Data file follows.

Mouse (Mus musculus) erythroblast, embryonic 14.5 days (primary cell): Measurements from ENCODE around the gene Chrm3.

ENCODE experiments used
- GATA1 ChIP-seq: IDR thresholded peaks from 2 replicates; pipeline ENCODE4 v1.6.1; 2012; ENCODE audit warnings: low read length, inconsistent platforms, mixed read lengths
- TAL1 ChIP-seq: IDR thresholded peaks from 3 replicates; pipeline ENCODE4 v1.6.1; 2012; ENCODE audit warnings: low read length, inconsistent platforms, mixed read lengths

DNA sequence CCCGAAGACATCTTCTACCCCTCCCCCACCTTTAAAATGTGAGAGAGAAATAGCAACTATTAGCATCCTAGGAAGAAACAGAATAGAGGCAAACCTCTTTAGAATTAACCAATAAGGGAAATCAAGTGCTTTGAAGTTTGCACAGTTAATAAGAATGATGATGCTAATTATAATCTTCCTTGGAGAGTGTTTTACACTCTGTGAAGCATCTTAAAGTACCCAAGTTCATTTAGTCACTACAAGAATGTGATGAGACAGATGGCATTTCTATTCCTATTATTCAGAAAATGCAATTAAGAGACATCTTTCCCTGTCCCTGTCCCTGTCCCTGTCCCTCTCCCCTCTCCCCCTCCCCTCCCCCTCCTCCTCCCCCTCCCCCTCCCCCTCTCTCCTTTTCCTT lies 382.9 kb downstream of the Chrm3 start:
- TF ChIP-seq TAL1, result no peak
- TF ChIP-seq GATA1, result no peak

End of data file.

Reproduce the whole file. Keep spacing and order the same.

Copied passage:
Mouse (Mus musculus) erythroblast, embryonic 14.5 days (primary cell): Measurements from ENCODE around the gene Chrm3.

ENCODE experiments used
- GATA1 ChIP-seq: IDR thresholded peaks from 2 replicates; pipeline ENCODE4 v1.6.1; 2012; ENCODE audit warnings: low read length, inconsistent platforms, mixed read lengths
- TAL1 ChIP-seq: IDR thresholded peaks from 3 replicates; pipeline ENCODE4 v1.6.1; 2012; ENCODE audit warnings: low read length, inconsistent platforms, mixed read lengths

DNA sequence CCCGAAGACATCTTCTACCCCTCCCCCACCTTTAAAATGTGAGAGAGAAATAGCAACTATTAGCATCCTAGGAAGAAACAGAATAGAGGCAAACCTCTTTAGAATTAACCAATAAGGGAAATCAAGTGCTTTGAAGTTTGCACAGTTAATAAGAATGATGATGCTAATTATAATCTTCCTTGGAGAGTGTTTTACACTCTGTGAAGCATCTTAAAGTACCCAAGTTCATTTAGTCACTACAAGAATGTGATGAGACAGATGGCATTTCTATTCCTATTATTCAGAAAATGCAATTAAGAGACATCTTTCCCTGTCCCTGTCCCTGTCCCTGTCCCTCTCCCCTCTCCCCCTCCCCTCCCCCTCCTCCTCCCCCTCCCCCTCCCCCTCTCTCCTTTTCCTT lies 382.9 kb downstream of the Chrm3 start:
- TF ChIP-seq TAL1, result no peak
- TF ChIP-seq GATA1, result no peak